We are currently in the process of helping to design an Academic Cornerstone Couse on Critical Thinking, particularly thinking about fake news and media literacy, to be delivered (almost certainly remotely) to Years 11 and 13 in a couple of weeks time. As part of this we have embedded a number of Microsoft Forms quizzes and hope to be able to look at the data gathered from these afterwards to assess how seriously students took the course and the level of the skills they acquired.
These are mostly qualitative measures – they are about staff and student attitudes – and while this is important, quantitative data is also an important tool. I don’t think exam results are necessarily helpful to us as individual librarians, because it is too hard for us to control for other factors and say that any impact on results is down to our intervention (the Lance studies did look at standardised test results but they were able to do this because they were large studies across a whole state). However, it should be possible to look at pieces of work where we can pick out skills we know we have taught and analyse our impact that way. One study I would love to do (and keep threatening to do when I have the time!) is to look at research essays produced in the first few weeks of term as part of our Year 12 induction and analyse the technical aspects of those (e.g. formatting and citing and referencing) both to assess the level of technical competence and to see if there are any differences between our ‘home grown’ students and new joiners. This might give us a sense of how effective our embedding of these inquiry skills is further down the school (depending, of course, on what is or isn’t being done elsewhere!).
In 2011, when I did my MSc in Information and Library Studies, my dissertation was on “The impact of Library interventions to support the IB Extended Essay at Oakham School”, and I did a similar thing in a sense. I compared the technical aspects of the Extended Essays our IB students produced the year before a significant change was made to our support program and the year after. Although it was a small sample, there was evidence that the new interventions had had an impact, and that they were well-received by students and staff. This was a useful advocacy tool for continuing and expanding our provision.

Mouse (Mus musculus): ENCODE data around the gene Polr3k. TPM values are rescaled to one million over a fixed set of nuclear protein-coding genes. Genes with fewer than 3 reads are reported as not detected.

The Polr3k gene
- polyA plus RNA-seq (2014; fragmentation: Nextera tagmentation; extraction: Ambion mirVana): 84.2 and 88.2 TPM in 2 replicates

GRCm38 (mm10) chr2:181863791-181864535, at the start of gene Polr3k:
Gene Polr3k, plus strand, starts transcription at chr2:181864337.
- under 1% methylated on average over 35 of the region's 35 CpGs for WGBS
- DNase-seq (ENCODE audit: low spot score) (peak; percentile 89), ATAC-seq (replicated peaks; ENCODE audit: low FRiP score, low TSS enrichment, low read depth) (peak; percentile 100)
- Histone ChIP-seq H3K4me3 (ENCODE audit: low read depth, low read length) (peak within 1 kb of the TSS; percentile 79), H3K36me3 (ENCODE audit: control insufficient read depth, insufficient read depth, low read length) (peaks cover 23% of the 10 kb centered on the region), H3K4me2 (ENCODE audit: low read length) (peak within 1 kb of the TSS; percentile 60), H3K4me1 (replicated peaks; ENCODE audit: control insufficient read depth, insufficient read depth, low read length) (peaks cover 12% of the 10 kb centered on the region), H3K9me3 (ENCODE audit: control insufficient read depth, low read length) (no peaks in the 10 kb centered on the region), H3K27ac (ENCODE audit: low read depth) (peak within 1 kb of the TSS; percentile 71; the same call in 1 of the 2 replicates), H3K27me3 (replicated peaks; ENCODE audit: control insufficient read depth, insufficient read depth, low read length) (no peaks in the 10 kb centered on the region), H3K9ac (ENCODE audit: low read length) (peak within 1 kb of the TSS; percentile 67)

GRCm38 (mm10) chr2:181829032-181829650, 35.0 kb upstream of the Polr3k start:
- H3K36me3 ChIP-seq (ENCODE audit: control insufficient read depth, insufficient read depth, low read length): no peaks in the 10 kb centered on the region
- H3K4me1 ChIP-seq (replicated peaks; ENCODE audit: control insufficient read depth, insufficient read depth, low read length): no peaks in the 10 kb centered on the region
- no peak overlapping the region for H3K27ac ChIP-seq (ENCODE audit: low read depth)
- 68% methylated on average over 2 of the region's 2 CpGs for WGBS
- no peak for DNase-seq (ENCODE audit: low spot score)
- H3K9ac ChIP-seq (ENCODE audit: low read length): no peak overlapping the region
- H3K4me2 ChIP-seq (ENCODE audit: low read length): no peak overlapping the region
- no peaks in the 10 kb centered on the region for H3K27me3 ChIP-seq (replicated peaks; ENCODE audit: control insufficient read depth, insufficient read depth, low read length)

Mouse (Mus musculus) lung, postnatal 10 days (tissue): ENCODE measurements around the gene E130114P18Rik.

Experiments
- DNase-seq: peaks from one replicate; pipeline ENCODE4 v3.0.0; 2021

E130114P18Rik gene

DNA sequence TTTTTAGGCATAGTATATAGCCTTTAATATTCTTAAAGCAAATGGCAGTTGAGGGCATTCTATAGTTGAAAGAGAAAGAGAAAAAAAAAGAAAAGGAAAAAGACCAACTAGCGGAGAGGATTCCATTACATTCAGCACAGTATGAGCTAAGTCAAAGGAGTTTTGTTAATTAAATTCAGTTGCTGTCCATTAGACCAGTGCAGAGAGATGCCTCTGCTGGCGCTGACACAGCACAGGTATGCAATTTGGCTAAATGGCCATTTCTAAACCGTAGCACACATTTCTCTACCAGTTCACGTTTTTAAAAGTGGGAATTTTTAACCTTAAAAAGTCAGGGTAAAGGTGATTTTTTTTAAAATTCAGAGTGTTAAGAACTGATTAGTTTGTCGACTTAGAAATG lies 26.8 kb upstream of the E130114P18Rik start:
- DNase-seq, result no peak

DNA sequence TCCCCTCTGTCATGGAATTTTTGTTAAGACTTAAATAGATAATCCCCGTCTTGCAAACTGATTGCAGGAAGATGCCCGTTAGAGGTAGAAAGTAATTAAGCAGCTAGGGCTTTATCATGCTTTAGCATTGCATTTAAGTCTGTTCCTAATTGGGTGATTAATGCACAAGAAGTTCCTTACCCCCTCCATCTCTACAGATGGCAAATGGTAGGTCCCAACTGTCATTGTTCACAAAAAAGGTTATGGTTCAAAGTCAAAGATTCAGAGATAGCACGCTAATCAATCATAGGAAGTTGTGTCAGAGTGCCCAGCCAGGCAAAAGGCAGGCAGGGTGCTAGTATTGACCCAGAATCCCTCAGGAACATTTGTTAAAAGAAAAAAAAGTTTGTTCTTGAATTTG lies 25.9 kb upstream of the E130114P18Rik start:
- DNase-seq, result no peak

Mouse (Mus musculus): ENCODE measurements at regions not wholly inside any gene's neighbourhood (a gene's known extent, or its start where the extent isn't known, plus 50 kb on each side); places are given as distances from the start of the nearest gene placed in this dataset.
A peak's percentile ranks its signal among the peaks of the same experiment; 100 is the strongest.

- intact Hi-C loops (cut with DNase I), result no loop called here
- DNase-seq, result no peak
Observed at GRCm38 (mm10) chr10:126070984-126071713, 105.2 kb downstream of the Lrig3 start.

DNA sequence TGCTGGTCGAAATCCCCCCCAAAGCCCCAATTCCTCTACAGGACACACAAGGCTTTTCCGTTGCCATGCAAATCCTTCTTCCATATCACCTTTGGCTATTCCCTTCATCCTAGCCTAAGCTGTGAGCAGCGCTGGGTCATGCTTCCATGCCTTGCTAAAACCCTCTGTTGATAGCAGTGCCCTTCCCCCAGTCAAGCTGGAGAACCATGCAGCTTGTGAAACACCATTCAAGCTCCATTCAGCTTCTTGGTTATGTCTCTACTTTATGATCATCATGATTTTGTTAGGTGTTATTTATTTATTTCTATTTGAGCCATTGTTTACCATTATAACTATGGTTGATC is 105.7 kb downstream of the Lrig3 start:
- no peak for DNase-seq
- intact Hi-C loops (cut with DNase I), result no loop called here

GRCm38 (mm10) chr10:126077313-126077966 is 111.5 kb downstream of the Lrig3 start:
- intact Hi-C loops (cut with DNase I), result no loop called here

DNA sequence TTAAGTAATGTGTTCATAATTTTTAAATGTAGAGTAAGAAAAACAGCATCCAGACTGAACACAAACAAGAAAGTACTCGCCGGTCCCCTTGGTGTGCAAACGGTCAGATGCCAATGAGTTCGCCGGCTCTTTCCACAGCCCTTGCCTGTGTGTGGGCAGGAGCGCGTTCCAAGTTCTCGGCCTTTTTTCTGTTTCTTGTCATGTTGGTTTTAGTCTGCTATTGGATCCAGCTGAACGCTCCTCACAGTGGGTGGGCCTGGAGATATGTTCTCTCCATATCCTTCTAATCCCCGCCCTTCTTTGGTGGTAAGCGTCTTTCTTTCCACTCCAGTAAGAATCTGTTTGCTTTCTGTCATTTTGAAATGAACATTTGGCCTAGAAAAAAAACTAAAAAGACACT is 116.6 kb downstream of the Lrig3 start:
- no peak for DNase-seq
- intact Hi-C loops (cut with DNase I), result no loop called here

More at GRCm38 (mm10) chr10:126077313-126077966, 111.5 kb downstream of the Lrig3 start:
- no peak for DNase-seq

I think that over the next few years it will be important for our Library to start pulling all these disparate bits of feedback together into a single ‘Annual Report’, running alongside the traditional Library measures such as usage statistics. In an economic downturn where school budgets are bound to be even more squeezed it is more important than ever to be able to demonstrate clearly how we support the mission of the school and add value – because I believe passionately that we do, but it is often more challenging for us to demonstrate that than for other academic departments because the value we add is across the whole school and cannot easily be measured by (although almost certainly impacts upon – as Lance demonstrates) subject-based exam results.
Thank you for prompting me to think that through ‘out loud’ – sometimes we need a prompt like that to spur us on into action! I would be very interested to hear what others do. I have considered, on occasion, a September/July questionnaire for a year group, but wonder how good the uptake would be – perhaps it would work best if we could tie it to particular events/workshops/courses/lessons that the Library delivers? Does anyone else do a September/July questionnaire? With which year groups? How do you get students to respond?
[Note: I have moved this part of the thread into the ‘Effecting change’ forum because I think that is probably where ‘impact assessment’ belongs. Although I completely understand why you posted it where you did following the webinar, it doesn’t really relate to Anne’s question about priority standards]